Frozen samples were transported to Australia. Frozen serum was then thawed and used to measure Russell’s viper venom concentrations using a previously described EIA.15 In brief, polyclonal antibodies (IgG) to Russell’s viper (Daboia russelli) were raised in rabbits.16 These were conjugated to biotin and then used in a sandwich EIA with the detecting agent streptavidin-horseradish peroxidase. The limit of detection for the assay was 2.5 ng/ml.

Frozen citrate specimens were thawed to measure the INR. The INR was performed using a standard coagulometric method provided by the manufacturer on a Behring Coagulation System. An INR >1.5 was considered to be representative of coagulopathy in snake bite. The use of frozen citrate specimens to measure the INR in blood collected at a distant hospital, centrifuged, frozen and stored has previously been used in an Australian study of VICC.17 INR was also measured in plasma from nine non-envenomed snake bite patients and the INR was ≤ 1.4 in all cases.

Data collection

Demographic information (sex, age), bite site, clinical features of snake envenoming, WBCT20 results and treatments (antivenom) were all recorded on datasheets which were then entered into a relational database (Microsoft Access). The results of all WBCT20 and the time of each WBCT20, all INR results and the time they were tested and the time of antivenom administration were extracted from the datasheets.

Data analysis

We assessed the sensitivity of the admission WBCT20 in detection of the presence of VICC in Russell’s viper bites defined as a peak or maximum INR > 1.5 on frozen citrate samples collected anytime during the admission. We also examined the proportion of negative WBCT20 in non-envenomed patients and made a direct comparison of paired WBCT20 and INR. The WBCT20 and the research INR were not collected at exactly the same time, so a paired comparison of a WBCT20 and INR was done for samples where the WBCT20 and INR were collected within 1 h of each other. We also examined how the time to antivenom was influenced by the result of the first WBCT20.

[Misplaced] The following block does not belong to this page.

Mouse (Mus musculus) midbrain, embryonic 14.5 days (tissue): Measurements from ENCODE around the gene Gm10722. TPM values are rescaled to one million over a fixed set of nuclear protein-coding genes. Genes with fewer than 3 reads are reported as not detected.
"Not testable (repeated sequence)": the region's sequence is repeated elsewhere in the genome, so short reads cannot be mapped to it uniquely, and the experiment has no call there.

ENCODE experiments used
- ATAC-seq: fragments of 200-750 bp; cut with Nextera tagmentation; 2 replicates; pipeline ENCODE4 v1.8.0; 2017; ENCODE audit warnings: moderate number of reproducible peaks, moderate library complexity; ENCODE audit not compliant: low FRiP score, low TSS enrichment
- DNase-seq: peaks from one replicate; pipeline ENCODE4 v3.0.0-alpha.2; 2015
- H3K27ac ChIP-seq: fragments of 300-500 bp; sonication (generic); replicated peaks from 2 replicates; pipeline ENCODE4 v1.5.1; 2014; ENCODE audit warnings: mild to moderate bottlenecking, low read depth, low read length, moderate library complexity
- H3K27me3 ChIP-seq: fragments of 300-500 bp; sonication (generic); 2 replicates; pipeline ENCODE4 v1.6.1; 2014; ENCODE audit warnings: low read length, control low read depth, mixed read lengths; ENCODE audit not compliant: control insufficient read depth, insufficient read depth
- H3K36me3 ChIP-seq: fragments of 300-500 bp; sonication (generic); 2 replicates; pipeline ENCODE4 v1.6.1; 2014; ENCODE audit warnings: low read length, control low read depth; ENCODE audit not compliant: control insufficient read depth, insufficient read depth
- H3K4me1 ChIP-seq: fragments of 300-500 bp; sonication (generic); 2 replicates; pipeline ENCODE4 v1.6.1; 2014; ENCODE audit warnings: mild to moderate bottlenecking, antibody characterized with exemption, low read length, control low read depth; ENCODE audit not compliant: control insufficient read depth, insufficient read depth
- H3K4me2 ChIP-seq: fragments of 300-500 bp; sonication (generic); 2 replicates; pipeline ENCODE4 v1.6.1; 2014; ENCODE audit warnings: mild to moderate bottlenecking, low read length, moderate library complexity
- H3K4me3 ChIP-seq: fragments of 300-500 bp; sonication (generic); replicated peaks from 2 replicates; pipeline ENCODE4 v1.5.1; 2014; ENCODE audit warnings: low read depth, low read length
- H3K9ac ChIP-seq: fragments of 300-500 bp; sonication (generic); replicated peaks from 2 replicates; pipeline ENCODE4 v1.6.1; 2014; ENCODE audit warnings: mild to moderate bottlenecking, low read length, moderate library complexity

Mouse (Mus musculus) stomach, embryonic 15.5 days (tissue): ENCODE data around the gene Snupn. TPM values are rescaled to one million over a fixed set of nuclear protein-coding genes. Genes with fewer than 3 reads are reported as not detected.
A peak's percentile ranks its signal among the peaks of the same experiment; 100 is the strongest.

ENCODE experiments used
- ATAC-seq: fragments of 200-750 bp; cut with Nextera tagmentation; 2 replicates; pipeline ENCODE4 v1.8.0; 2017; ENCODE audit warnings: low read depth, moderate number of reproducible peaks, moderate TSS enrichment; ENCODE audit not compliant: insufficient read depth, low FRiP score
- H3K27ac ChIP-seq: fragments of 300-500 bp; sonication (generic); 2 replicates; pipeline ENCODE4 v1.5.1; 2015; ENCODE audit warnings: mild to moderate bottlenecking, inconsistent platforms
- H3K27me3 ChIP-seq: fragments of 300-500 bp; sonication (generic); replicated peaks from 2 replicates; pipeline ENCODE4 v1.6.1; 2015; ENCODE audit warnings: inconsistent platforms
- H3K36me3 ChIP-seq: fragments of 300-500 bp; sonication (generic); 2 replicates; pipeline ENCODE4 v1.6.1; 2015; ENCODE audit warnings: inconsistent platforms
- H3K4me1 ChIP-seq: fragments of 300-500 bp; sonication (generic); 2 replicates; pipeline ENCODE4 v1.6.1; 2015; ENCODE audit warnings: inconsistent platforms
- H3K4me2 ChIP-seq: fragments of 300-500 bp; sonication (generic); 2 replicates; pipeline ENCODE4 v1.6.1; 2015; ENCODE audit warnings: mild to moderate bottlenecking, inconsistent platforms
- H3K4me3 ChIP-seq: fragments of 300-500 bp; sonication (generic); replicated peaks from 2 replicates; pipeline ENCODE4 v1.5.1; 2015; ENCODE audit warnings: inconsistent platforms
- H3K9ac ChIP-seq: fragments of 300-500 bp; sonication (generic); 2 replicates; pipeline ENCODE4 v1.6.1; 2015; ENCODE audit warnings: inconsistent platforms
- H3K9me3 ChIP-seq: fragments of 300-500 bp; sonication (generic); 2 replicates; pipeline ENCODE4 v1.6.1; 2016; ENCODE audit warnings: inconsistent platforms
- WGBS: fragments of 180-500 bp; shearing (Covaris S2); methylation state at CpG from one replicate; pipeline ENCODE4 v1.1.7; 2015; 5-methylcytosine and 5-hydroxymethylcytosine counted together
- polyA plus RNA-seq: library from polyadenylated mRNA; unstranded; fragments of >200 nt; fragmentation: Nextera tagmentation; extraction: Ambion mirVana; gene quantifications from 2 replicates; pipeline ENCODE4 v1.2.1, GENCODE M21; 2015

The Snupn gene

Statistical methods

In addition to visual analysis, sensitivity and specificity analyses were performed.12 Sensitivity was defined as the proportion of envenomed cases with VICC where the WBCT20 was positive. Specificity was defined as the proportion of non-envenomed patients with a negative WBCT20. Ninety-five percent confidence intervals (95% CI) were calculated using a normal approximation. Continuous variables are summarized as medians and interquartile ranges (IQRs), and proportions are presented with 95% CIs. All analyses and graphs were done with GraphPad Prism version 5.03 for Windows (GraphPad Software, San Diego, CA, USA, www.graphpad.com).